May 11, 2021

Hacking into the Mainframe


Hacking into the Mainframe
"I'm in." The RussianLife files

If the passcode to your most secure online information is something along the lines of "password," "12345," or "RussianLifeRocks," you're not alone (especially for that last one). A recent study by Russia's National Payment Card System (NPCS) reveals that less than a third of Russians take adequate care with their internet security.

According to the data, not even 28% of Russian internet users have different passwords for each site (Not gonna lie, we're pretty impressed). 17% use the same password on multiple sites. 49% use difficult passwords, 44% medium, and (fortunately) only 1% use simple passwords.

Reportedly, 76% of Russians remember passwords off the top of their heads (also impressive!). 38% use autosave functions in their browsers, and 12% use apps or programs to save their passwords. Nearly a third go old-school, opting for sticky notes or other paper methods.

The head of the NPCS comments that, of course, the strongest passwords are random combinations of characters. The drawback being that they're tough to remember.

But that doesn't mean computer security isn't important. After all, Russian cyber stuff is pretty spooky.

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Some of Our Books

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Jews in Service to the Tsar

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A Taste of Russia

A Taste of Russia

The definitive modern cookbook on Russian cuisine has been totally updated and redesigned in a 30th Anniversary Edition. Layering superbly researched recipes with informative essays on the dishes' rich historical and cultural context, A Taste of Russia includes over 200 recipes on everything from borshch to blini, from Salmon Coulibiac to Beef Stew with Rum, from Marinated Mushrooms to Walnut-honey Filled Pies. A Taste of Russia shows off the best that Russian cooking has to offer. Full of great quotes from Russian literature about Russian food and designed in a convenient wide format that stays open during use.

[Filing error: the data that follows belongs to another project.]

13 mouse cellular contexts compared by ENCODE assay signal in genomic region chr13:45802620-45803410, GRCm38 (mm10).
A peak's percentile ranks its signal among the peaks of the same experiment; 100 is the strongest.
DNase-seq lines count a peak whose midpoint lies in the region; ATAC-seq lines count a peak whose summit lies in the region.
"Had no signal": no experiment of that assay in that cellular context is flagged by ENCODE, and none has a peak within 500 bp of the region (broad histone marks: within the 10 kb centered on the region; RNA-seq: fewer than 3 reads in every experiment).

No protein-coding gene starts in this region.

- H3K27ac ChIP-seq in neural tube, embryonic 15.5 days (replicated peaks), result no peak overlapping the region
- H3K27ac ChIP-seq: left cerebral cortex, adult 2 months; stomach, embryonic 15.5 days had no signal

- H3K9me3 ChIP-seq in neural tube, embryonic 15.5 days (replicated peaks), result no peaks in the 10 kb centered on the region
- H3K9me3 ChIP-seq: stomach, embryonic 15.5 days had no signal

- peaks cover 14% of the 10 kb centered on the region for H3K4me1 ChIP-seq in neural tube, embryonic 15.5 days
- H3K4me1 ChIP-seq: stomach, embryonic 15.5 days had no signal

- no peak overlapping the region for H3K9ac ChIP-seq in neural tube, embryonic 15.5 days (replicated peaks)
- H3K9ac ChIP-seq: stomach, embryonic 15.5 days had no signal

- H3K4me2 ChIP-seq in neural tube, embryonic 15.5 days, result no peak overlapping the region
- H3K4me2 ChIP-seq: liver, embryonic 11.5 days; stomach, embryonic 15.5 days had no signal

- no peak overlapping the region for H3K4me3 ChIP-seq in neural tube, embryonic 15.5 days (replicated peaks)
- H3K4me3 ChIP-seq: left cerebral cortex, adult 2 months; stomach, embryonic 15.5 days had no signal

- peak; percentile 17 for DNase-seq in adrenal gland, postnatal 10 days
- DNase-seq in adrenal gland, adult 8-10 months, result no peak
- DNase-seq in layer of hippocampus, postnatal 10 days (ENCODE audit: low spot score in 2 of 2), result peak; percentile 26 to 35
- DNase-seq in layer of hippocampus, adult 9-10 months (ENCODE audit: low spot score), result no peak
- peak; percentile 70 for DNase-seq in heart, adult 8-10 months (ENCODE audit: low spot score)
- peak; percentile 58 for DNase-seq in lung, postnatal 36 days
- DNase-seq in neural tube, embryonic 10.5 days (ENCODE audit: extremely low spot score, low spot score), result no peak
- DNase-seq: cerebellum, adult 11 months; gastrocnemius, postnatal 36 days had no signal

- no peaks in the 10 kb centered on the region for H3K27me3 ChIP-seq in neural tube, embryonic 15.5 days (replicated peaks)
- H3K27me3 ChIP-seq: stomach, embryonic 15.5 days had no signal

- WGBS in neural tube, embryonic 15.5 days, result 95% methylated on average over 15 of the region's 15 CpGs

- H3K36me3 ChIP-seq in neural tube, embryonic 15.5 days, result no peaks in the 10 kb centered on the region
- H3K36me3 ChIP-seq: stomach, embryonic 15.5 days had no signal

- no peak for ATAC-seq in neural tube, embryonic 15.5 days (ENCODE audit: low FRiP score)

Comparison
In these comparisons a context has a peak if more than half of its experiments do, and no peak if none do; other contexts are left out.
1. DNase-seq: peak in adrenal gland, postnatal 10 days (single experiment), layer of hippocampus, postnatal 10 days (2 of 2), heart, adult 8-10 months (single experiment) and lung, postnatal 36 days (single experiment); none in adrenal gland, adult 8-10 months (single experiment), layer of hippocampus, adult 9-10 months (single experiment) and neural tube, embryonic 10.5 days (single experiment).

Stargorod: A Novel in Many Voices

Stargorod: A Novel in Many Voices

Stargorod is a mid-sized provincial city that exists only in Russian metaphorical space. It has its roots in Gogol, and Ilf and Petrov, and is a place far from Moscow, but close to Russian hearts. It is a place of mystery and normality, of provincial innocence and Black Earth wisdom. Strange, inexplicable things happen in Stargorod. So do good things. And bad things. A lot like life everywhere, one might say. Only with a heavy dose of vodka, longing and mystery.
Murder at the Dacha

Murder at the Dacha

Senior Lieutenant Pavel Matyushkin has a problem. Several, actually. Not the least of them is the fact that a powerful Soviet boss has been murdered, and Matyushkin's surly commander has given him an unreasonably short time frame to close the case.
The Latchkey Murders

The Latchkey Murders

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Tolstoy Bilingual

Tolstoy Bilingual

This compact, yet surprisingly broad look at the life and work of Tolstoy spans from one of his earliest stories to one of his last, looking at works that made him famous and others that made him notorious. 
At the Circus (bilingual)

At the Circus (bilingual)

This wonderful novella by Alexander Kuprin tells the story of the wrestler Arbuzov and his battle against a renowned American wrestler. Rich in detail and characterization, At the Circus brims with excitement and life. You can smell the sawdust in the big top, see the vivid and colorful characters, sense the tension build as Arbuzov readies to face off against the American.
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Davai! The Russians and Their Vodka

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The Moscow Eccentric

The Moscow Eccentric

Advance reviewers are calling this new translation "a coup" and "a remarkable achievement." This rediscovered gem of a novel by one of Russia's finest writers explores some of the thorniest issues of the early twentieth century.
The Little Golden Calf

The Little Golden Calf

Our edition of The Little Golden Calf, one of the greatest Russian satires ever, is the first new translation of this classic novel in nearly fifty years. It is also the first unabridged, uncensored English translation ever, and is 100% true to the original 1931 serial publication in the Russian journal 30 Dnei. Anne O. Fisher’s translation is copiously annotated, and includes an introduction by Alexandra Ilf, the daughter of one of the book’s two co-authors.

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